Thursday, July 05, 2012

An Independence Day reflection:
Of campaigns, majorities and moral vision

Americans today aren't interested in slogans and sound bites. They want the candidates to offer them a vision, but so far neither Mitt Romney nor President Obama has done so. …

So writes Drew Westen, a professor in the Departments of Psychology and Psychiatry at Emory University, in the Los Angeles Times.

Well, maybe, but my experience of working in politics suggests that something much harder to overcome than a deficit of vision afflicts our political leaders. Yes, they are worried about their ability to raise money from the rich if they speak in an impolitic manner. And they've often been in thrall to a conventional wisdom that says this is country of "the center" -- a myth that only extremist nutcases want to rock any boats.

But, in California for two decades, and in the rest of the country increasingly, bland, ultra-careful politicians merely reflect the reality that this is a country whose people lack a unifying moral vision. We have simply become too diverse for that, at least in the contemporary moment. Each community among us looks to different cultural traditions and different people whose pronouncements are accorded some legitimacy -- but, by and large, few of us credit other communities' moral authorities.

I first understood this when working to defeat an anti-immigrant California ballot measure in the early 1990s. This would have denied schooling and medical care to undocumented children. In some communities, it was an obvious moral atrocity; how could we penalize children? Among others, it seemed only fair. And there was literally no public figure -- no bishop, no academic wise person, no politician -- who could speak and be heard across the values chasm that yawned between supporters and opponents.

That was California, two decades ago. The whole country is now experiencing similar fragmentation into communities that simply don't recognize each other's values. In a democracy, politicians have to assemble coalitions that amount to more than half of us. Naturally it behooves them to campaign without taking stands that alienate fractional constituencies. But each clamoring group wants to be sure it is not being tricked, so demands ever tighter allegiance to whatever it centrally values -- outlawing abortion or legalizing gay marriage; no new taxes ever or extending health care to all. We want to hem our leaders in -- then we fault them for failing to lead.

I find President Obama infuriating because he seems so much more interested in formulating complex policy solutions (preferably bipartisan ones) than in doing the hard work of creating a dominant political coalition that would enable him to enact them. He's clearly interested in his own re-election, but he doesn't seem to think it part of his job to build a larger Democratic party that might be strong enough to win his policy fights. He's a curious combination of political and apolitical; only a second term can reveal whether there's a vision in the man beyond the extraordinary fact that the "skinny guy with the funny name" could ever become President.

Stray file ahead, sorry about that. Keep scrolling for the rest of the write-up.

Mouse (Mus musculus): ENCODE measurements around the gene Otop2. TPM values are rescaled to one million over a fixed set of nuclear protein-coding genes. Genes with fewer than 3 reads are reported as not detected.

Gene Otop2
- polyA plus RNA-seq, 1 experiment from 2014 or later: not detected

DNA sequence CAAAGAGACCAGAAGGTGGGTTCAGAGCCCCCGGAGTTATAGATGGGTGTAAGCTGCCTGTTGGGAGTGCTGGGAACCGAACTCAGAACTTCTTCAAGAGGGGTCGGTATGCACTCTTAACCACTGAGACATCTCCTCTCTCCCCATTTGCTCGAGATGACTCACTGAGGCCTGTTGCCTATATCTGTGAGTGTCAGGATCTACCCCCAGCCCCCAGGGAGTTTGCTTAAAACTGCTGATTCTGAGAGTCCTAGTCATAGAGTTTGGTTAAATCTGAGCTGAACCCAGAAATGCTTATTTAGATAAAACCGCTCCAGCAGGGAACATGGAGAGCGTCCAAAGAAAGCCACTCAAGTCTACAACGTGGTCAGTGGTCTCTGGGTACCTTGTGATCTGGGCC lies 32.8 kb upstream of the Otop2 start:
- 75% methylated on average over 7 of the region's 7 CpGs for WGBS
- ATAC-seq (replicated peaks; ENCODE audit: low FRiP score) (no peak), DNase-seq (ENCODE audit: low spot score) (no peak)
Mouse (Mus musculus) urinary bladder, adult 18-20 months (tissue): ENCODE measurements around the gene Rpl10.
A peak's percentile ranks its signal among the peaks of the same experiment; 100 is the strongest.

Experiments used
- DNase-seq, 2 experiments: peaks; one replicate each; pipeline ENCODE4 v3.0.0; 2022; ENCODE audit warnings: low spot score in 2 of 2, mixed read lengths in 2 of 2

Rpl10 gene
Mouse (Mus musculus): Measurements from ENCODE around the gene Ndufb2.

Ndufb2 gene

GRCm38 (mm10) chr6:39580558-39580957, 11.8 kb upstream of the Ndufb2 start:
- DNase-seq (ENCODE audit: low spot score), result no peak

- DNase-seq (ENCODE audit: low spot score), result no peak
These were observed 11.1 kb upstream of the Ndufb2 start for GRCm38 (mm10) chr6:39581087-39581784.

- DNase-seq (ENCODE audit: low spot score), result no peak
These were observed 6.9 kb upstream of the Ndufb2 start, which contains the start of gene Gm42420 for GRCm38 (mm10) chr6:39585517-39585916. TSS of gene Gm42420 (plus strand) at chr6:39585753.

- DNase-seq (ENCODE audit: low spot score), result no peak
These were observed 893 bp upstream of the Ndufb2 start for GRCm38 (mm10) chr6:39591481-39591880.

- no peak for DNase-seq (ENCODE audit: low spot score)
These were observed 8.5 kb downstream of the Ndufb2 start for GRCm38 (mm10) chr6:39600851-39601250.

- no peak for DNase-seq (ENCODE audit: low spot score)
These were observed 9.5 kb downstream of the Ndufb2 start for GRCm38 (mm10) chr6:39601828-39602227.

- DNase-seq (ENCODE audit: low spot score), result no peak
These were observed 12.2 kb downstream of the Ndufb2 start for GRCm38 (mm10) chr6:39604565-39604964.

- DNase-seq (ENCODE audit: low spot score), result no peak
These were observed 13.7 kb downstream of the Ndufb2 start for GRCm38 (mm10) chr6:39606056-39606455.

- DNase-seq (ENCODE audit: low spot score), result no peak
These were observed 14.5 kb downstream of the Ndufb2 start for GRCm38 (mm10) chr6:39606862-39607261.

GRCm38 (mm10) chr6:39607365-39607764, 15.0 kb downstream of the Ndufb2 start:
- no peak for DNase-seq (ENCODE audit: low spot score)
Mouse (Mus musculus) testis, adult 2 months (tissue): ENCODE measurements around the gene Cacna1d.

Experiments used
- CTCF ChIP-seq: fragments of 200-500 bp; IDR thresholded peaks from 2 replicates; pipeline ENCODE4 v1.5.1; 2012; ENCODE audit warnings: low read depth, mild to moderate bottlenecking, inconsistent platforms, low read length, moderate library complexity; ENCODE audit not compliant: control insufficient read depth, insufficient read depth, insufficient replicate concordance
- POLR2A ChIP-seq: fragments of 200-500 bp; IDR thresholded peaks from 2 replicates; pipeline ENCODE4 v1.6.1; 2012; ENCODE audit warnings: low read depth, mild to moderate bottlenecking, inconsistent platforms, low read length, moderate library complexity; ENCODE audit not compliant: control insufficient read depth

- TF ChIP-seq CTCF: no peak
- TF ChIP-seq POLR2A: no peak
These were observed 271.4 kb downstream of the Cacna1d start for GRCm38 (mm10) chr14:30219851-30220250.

Meanwhile, the country's democracy is running off the rails because we lack unifying values that can bridge our smaller segments. We suffer from what the wise Ed Kilgore labeled

a breakdown of social solidarity that runs deeper than the wallet.

In history, the experience of overcoming threats to the nation has helped to establish social solidarity, even across communities who want no part of each other. The threat of fascism and imperial Japan forced a broad moral vision on the World War II generation -- there's a reason that a racist nation could move toward a broader citizenship for all in the decades after that existential crisis.

Contemporary shocks to the nation -- the 9/11 attacks and the ongoing, unequally distributed, Lesser Depression -- have not evoked bridging leadership. Quite the contrary, politicians (mostly Republican) have manipulated the response to real threats to stoke divisions rather than to bring the country together.

How big a crisis would it take for a majority to embrace a unifying moral vision? We face a threat of unparalleled magnitude, the threat of human-induced climate change making most current patterns of life unsustainable. These days, we're farther than ever from a consensus on what really matters. But threats can concentrate the mind and the body politic.


Classof65 said...

I agree with your criticism of Obama, however, I intend to vote for him, primarily because of the possible Supreme Court vacancies. Do you intend to vote? For Obama? I'm so worried that those who are frustrated with Obama's lack of leadership will stay away from the polls, thus allowing Romney to win by default. I urge you to encourage your readers to vote for Obama despite his failings...

janinsanfran said...

@Classof65: not to worry -- I'll be voting for the Prez. I believe re-election is vital for any of us who need to fight on, who need another day. And I'll be saying so through the election.

Plus, on the campaign I'm working on, we need to turn out precisely the young and disconnected voters that Obama appeals to if we are to succeed in getting rid of California's broken death penalty. Since this is California, we can be sure Obama will win the state.

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